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Bolt overcomes horror start to win

The Jamaican sprinter left his rivals trailing in his wake by winning the 100 metres in London.

FILE: Jamaican sprinter Usain Bolt (L). Picture: AFP

LONDON - A race-rusty Usain Bolt overcame a 'horrifying' start to leave his rivals trailing in his wake by winning the 100 metres in London on Friday to show he is nearing top form ahead of next month's world championships.

The world record holder, not known for being quick out of the blocks, was well and truly caught napping before picking up the pace over the final 50 metres for victory in a season's best 9.85 seconds, well ahead of American Michael Rodgers (9.98) and Jamaican Nesta Carter (9.99).

It was a triumphant return to the Olympic stadium where Bolt dazzled the crowds at last year's London Games on his way to winning three gold medals.

However, Bolt conceded that had the race been the world final in Moscow, the result could have been very different.

"In a great field, I'd probably be fifth or something," the 26-year-old told a news conference.

Unusually, Bolt lined up at the start as only the second quickest man in the field this year behind compatriot Carter after starting the season struggling with the after-effects of a hamstring injury.

"(The start) was horrifying. I think I was just race rusty. I need to get a few races in.

"I think the rounds at the world championships should help out just to get my legs freer get me a little bit lighter.

"I thought the last part of my race was pretty good, the first part was harder but that's normally Usain Bolt's race so I just need to work on a few things and I'll be all right," added the Jamaican who was disqualified from the 2011 world championship final in Daegu for a false start.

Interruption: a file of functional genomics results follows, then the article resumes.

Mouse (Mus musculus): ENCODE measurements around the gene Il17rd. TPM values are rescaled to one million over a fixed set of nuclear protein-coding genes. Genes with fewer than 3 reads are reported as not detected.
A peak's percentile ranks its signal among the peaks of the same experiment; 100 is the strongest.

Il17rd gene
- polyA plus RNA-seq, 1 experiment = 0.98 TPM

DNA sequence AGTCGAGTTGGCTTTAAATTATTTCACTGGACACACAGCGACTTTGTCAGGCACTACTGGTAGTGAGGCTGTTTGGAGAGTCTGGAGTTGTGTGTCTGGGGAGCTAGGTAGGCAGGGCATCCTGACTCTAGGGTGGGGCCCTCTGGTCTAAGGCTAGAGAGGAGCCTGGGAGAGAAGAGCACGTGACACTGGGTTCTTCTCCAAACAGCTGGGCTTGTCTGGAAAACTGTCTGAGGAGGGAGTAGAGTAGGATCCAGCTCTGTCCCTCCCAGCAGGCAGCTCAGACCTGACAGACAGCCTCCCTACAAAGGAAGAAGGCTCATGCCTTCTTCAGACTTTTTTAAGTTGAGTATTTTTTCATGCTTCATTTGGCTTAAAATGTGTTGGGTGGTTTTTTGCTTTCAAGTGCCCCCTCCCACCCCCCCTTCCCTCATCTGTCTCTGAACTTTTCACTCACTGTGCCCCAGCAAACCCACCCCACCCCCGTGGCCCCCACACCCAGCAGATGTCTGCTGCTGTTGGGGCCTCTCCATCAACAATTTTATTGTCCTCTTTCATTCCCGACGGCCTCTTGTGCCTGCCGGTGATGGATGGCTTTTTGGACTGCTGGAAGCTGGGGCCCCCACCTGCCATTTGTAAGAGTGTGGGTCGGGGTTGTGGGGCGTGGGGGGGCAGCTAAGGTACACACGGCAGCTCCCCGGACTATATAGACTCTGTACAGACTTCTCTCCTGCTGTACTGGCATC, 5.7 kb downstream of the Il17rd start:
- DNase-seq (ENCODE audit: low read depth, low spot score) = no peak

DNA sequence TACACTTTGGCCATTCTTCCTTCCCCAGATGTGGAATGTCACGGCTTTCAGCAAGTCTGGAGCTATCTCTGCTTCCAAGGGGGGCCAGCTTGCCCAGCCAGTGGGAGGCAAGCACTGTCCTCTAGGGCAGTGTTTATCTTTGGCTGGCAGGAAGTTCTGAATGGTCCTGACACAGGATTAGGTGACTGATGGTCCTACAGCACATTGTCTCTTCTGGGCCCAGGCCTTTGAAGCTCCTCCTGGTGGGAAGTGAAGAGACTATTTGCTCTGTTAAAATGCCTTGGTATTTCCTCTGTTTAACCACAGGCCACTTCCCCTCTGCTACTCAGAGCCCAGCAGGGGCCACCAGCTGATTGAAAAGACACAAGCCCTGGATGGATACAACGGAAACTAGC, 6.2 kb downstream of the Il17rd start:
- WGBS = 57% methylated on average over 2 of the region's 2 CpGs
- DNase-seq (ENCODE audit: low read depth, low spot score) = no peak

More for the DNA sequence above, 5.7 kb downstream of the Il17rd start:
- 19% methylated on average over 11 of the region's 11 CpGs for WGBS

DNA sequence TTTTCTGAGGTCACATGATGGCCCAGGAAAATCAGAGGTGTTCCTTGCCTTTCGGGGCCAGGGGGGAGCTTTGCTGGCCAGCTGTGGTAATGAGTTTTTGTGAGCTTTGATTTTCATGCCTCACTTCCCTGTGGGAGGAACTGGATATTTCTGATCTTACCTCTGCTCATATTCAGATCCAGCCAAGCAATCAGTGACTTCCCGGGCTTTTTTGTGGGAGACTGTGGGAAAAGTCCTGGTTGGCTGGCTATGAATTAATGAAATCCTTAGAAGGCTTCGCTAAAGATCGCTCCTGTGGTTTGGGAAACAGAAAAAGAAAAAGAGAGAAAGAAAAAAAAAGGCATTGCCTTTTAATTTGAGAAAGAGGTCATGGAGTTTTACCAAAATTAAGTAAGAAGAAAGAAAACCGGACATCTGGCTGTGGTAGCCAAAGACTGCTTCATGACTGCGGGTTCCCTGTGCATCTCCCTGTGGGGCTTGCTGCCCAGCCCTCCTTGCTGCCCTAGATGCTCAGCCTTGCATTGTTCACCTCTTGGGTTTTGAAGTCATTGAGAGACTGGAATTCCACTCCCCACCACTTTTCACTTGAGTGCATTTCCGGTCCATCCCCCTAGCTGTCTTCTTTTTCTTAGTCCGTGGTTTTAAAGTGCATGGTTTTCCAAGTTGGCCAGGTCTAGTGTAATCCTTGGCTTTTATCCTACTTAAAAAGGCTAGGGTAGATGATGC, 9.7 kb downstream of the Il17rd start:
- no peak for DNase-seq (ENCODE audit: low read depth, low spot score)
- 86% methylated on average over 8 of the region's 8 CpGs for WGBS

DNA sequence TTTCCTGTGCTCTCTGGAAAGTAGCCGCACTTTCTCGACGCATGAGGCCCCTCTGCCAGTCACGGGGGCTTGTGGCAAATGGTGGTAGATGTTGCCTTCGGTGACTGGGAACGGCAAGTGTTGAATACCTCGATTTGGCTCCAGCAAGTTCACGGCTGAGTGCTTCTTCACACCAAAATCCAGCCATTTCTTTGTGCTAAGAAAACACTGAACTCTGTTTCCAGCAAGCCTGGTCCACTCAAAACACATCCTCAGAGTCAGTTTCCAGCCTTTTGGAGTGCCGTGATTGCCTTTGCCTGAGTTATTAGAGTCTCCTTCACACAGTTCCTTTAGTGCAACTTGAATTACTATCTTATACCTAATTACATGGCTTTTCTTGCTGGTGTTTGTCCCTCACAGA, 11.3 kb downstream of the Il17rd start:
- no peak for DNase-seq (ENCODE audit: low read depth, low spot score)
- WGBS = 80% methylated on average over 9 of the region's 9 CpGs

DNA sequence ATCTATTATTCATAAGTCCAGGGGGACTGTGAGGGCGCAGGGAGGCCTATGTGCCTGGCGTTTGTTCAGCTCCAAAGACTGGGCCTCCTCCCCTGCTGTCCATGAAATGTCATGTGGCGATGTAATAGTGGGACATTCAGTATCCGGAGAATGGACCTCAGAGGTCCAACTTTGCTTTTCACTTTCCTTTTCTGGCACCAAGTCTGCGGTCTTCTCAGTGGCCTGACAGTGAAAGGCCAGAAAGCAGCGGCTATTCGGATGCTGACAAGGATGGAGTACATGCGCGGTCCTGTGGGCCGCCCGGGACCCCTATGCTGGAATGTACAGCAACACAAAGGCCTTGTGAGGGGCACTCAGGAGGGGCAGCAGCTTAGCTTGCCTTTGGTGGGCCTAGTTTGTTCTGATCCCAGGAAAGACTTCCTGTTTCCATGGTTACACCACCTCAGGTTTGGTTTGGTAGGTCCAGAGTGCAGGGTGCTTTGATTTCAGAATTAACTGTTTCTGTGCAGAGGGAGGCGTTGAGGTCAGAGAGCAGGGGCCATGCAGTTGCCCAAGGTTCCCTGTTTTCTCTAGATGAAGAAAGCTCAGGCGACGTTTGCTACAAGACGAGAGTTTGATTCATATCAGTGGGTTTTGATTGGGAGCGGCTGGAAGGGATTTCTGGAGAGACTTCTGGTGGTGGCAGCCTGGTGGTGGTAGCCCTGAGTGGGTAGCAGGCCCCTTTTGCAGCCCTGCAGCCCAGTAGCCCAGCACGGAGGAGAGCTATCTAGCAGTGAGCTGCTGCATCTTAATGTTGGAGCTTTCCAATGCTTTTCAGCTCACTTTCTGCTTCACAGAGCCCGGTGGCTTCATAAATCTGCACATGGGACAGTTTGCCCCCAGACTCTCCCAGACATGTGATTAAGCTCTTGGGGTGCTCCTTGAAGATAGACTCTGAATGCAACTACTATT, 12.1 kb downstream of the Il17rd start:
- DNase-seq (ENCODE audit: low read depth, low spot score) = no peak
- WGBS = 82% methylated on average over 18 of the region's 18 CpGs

"My coach keeps reminding me that I'm not a good starter so stop worrying about it."

Bolt had spent the build up to the meeting, held at the Olympic stadium to mark the anniversary of last year's Games, answering questions about doping - following a spate of positive dope tests from Jamaican athletes - rather than his gold medal memories from 2012.

But the moment he stepped on to the track for the final event of the night, it was all about the big Jamaican. The country's green and yellow flag were unfurled around the stadium and the stands flickered with thousands of camera flashes.

Bolt was happy to lap up the adulation from 60,000 fans on the track where he had recorded the second-fastest time ever of 9.63 seconds when retaining his Olympic title.

"The crowd here is unbelievable. They're wonderful. It's good to be back here. I've got a lot of love for this stadium and this crowd," he said after treating the them to his trademark Archer celebration on the lap of honour.

However, the home crowd were deprived of seeing Britain's new sprint hope James Dasaolu, who ran 9.91 earlier this month, take on the world's fastest man when the 25-year-old withdrew just before the start with a hip flexor problem.

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